Xipology (⅔) — A library for turning DNS caching into a carrier

This is part two in series of three blog posts talking about exploiting Domain Name System (DNS) caching as a carrier. In first part we went through a bit of background and theory. In this part we take a look into some details of a software library we developed. This library gives basis for designing and implementing applications on the top of the memory provided by DNS caching. Final blog text introduces a real world application.

Mandatory Hello World example

To test the theory in practice, the first thing to do was to write a functional Hello World. This application can be used both to write into the DNS carrier as well as to read from it.

Addressing addresses

Because a single DNS name can store a single bit of information, we need a way to produce a sequence of consecutive DNS names so that a stream of bits can be read and then interpreted as a byte.

There are many schemes for producing sequence of DNS names, probably the easiest is building a sequence like a.example.com, b.example.com, c.example.com. However, the downside of this is that it’s deterministic. Someone could, by accident or on purpose, destroy our bits just by doing a DNS query. You could even consider Alexa top 500 or Majestic million lists for a stealthier approach but that would add to the odds of your communication getting polluted by serious browsing activity.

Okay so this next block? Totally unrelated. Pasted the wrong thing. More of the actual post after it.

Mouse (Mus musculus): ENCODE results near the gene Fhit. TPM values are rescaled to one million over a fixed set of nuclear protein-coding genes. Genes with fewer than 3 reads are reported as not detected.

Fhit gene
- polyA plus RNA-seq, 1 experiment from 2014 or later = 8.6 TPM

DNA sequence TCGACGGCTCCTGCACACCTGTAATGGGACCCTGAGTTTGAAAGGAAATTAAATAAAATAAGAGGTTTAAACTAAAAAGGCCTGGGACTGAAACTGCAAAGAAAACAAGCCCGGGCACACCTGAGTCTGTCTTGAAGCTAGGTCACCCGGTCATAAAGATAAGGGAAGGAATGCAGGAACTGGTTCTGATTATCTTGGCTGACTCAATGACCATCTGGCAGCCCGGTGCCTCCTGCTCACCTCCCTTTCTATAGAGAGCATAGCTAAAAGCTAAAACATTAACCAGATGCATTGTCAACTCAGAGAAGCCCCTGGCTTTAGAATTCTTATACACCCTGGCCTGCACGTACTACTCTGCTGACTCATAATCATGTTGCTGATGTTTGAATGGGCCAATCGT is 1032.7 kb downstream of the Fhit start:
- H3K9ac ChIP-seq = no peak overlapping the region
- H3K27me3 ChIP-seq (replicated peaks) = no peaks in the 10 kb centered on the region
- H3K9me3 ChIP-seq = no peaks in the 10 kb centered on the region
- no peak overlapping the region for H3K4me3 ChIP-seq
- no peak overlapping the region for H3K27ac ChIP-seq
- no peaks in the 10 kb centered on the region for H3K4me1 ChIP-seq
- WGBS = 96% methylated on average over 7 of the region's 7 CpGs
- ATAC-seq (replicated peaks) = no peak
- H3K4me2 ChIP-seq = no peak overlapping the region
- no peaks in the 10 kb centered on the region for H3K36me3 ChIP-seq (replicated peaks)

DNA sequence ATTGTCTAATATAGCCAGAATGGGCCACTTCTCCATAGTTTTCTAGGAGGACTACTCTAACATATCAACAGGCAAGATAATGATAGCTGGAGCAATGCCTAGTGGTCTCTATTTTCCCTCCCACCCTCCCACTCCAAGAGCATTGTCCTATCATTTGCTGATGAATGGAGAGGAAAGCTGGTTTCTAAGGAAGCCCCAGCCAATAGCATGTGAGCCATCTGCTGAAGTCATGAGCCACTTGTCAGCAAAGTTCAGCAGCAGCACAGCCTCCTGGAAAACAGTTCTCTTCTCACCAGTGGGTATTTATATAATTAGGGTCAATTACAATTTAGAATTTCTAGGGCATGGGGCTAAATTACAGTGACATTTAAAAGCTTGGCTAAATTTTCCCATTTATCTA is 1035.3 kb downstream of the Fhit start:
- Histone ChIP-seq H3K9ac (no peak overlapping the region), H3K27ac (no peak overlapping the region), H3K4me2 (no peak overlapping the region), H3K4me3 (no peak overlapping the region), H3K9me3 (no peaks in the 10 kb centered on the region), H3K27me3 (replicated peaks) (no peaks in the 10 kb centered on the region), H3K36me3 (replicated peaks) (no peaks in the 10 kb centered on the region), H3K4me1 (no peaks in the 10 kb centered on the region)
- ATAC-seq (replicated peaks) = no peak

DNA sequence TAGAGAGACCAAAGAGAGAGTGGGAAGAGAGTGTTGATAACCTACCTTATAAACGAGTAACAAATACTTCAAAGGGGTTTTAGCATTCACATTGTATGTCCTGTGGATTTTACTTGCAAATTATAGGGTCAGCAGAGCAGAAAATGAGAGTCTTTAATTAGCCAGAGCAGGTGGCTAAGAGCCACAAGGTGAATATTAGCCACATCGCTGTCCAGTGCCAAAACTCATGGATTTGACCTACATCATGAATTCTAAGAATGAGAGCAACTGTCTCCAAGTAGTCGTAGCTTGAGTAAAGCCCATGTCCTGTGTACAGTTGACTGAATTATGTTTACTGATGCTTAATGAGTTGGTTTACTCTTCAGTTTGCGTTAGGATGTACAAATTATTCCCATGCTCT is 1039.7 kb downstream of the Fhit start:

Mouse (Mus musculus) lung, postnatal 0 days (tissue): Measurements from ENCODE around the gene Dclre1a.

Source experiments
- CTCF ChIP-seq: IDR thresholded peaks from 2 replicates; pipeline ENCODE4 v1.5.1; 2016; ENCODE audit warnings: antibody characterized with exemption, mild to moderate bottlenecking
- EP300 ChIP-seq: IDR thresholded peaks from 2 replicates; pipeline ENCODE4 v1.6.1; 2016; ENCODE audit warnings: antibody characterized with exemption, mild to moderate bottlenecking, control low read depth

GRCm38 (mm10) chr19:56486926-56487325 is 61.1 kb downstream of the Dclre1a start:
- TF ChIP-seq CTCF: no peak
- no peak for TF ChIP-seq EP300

Our choice for producing the sequence of DNS names is a well proven and tested method used in cryptography. A Key Derivation Function (KDF) is commonly used to produce continuous stream of key material from initial value (a password for example). With a KDF we implement our own spread spectrum communications by distributing the names over the desired subsection of the DNS namespace. We use HKDF as a KDF with initial shared secret to generate an unpredictable sequence of DNS names.

A simple example application showing first ten DNS names from generator using initial value

Going up in the abstraction level makes it easier to design and implement different applications on the top of the DNS cache. Lets forget about DNS and KDF. We can think the initial shared secret for KDF is an address in memory. Then we can start thinking about writing bytes into this memory and reading bytes out from this memory. And the library should take care of the rest.

Some details about “the rest” follows.

How a byte is stored

A single byte is eight data bits. We take advantage of more bits to carry additional information per byte. We added three special bits together with the eight data bits to get a single byte stored and read.

The three special bits are named Reservation, Guard and Parity. Reservation bit is set when the byte is written. This signals the reader that there might be something to be read. Guard bit is not touched by writer. But when someone reads the byte, she also sets the guard bit and next reader knows that this byte is already consumed and ergo destroyed due to read once semantics. With these two special bits you can skip reading of the data bits if there’s nothing there (Reservation bit not set) or if the byte is already read (Guard bit is set). We also use Parity bit to detect if there has been error with data bits, e.g. due to a race condition.